Richard Branson’s Virgin Orbit to take flight at 6 p.m. tonight

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Sir Richard Branson’s Virgin Orbit could take flight as early as 6 p.m. tonight after the first historic launch delayed due to a sensor failure.

The LauncherOne rocket is expected to turn on its engines between 6 p.m. and 10 p.m. GMT (10 a.m. – 2 p.m. PST), Virgin Orbit said in a statement.

Yesterday’s launch at Mojave Air and Space Port in California had to be canceled as teams rushed to empty the fuel cartridges due to a faulty sensor.

It is hoped that the rocket, which will be transported through the sky attached to the wing of a Boeing 747 before being released, may one day be used to launch small satellites into space.

LauncherOne is scheduled to fly from Mojave Air and Space Port in California between 6 p.m. and 10 p.m. tonight, said Virgin Orbit.

LauncherOne is scheduled to fly from Mojave Air and Space Port in California between 6 p.m. and 10 p.m. tonight, said Virgin Orbit.

Yesterday's launch had to be canceled due to a faulty sensor. In the photo, teams are working to resolve the problem

Yesterday’s launch had to be canceled due to a faulty sensor. In the photo, teams are working to resolve the problem

The teams working to solve the launch problem yesterday (photo). Virgin Orbit announced the new takeoff time on its Twitter account just after midnight UK time

The teams working to solve the launch problem yesterday (photo). Virgin Orbit announced the new takeoff time on its Twitter account just after midnight UK time

Virgin Orbit said just after midnight UK time: “Our team has been working diligently to resolve the sensor issue and recycle the system.

“We are now back in the countdown, and we are currently targeting another launch attempt tomorrow, with our window open again from 10:00 a.m. to 2:00 p.m. Pacific (5:00 p.m. to 9:00 p.m. UTC). “

They tweeted photos of crews working to remove fuel at the airfield, and the LaunchOne rocket still firmly attached to the wing of the aircraft.

Yesterday, announcing the delay, they said: “Everything went well: the team, the plane and the rocket are in excellent condition. However, we have a sensor that works.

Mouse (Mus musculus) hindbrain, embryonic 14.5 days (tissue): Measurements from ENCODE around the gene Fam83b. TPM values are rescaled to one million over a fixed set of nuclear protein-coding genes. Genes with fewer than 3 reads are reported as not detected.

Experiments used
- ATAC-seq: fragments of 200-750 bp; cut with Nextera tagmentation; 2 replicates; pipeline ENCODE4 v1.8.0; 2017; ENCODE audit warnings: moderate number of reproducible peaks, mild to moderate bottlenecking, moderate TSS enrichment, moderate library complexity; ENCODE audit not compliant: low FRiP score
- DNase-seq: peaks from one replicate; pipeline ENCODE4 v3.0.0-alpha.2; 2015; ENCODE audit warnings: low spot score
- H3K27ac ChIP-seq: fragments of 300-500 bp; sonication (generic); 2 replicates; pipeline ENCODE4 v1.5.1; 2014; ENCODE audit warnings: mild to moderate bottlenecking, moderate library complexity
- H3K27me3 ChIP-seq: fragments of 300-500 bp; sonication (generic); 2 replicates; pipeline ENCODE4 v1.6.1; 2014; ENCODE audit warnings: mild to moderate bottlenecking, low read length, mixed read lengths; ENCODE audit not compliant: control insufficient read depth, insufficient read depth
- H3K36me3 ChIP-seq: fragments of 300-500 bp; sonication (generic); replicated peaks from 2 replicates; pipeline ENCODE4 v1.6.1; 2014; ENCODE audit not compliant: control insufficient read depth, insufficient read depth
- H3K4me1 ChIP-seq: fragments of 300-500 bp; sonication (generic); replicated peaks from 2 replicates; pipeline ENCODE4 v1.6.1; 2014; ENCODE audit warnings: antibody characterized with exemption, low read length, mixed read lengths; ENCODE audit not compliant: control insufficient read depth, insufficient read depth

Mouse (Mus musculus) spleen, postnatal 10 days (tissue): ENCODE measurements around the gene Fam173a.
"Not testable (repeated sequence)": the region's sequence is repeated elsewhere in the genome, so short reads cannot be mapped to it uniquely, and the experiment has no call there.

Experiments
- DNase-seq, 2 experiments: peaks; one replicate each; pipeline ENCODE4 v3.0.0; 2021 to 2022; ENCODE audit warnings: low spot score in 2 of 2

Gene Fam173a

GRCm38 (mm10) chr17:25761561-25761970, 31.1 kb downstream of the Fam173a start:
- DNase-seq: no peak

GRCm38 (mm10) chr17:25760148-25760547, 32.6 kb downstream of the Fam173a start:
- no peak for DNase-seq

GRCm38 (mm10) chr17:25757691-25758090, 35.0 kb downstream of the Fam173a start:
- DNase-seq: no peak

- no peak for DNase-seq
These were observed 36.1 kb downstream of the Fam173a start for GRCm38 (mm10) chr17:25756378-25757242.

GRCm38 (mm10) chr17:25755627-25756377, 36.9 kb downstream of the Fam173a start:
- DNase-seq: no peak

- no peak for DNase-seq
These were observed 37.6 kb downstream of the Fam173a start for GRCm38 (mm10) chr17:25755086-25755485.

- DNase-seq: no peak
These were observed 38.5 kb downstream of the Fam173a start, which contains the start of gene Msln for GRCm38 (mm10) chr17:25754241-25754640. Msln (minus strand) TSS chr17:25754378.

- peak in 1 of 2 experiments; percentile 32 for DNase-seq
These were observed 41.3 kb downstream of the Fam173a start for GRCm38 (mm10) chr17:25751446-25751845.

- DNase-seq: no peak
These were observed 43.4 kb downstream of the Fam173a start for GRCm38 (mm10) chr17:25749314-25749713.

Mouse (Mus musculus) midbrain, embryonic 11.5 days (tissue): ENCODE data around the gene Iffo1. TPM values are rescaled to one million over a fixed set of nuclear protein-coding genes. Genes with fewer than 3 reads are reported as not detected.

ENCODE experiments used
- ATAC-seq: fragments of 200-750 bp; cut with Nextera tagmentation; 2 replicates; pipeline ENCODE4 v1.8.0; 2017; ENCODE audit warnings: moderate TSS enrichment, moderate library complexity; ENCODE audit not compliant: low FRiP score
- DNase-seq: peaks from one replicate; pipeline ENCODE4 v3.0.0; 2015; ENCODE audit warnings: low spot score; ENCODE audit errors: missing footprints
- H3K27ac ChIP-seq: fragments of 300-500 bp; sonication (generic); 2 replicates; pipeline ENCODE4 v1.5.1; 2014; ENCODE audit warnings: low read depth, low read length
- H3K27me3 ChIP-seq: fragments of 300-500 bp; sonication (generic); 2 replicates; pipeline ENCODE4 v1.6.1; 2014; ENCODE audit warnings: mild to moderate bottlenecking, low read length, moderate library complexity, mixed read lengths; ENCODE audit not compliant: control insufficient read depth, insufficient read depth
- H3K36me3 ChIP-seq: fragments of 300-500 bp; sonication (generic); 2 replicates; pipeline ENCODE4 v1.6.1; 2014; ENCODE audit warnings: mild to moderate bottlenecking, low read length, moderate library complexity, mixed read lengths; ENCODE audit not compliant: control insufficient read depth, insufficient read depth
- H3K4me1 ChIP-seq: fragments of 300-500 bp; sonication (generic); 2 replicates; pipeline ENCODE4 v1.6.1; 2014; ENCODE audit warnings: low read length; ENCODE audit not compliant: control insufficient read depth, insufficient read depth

“As a precaution, we are unloading fuel to remedy this.”

Virgin Orbit team tweeted that it should delay launch due to sensor yesterday

The Virgin Orbit team tweeted that it had to delay the launch due to a sensor yesterday

The plan called for the modified airline Boeing 747 to release LauncherOne (photo) under its wings in the air before the rocket ignites its own engines.

The plan was for the modified airline Boeing 747 to release LauncherOne (photo) under its wings in the air before the rocket ignites its own engines.

“It means we’re rubbed in for today. Currently, it looks like we have a simple way to fix this minor sensor issue and recycle quickly.

“The crew are already working hard to execute this plan. We will provide an update on the new launch target later today. “

A successful launch will mark the first test flight of the front vehicle and bring it closer to commercial operations.

LauncherOne will have to reach an altitude of at least 50 miles to be successful,

Virgin Orbit Vice President of Special Projects Will Pomerantz said on Saturday that although he is aware that “about half” of an aerospace company’s first full flights fail, he is confident that the job team behind the project had done to arrive at this time.

If LauncherOne had reached an altitude of 80 kilometers, this would be the first time that this system has successfully launched anything into space. Pictured: Virgin's Richard Branson in 2019

If LauncherOne had reached an altitude of 80 kilometers, this would be the first time that this system has successfully launched anything into space. Pictured: Virgin’s Richard Branson in 2019

Pomerantz said, “You basically come to a point where you’ve looked under each rock and verify that there is nothing more to do to verify that the system is ready. “

“That’s what we did.

“We’ve gone through a huge amount of testing, we’ve basically done everything we can think of what we should be doing, including filling the rocket with cryogenics and fuel and pressure and flying it down. “

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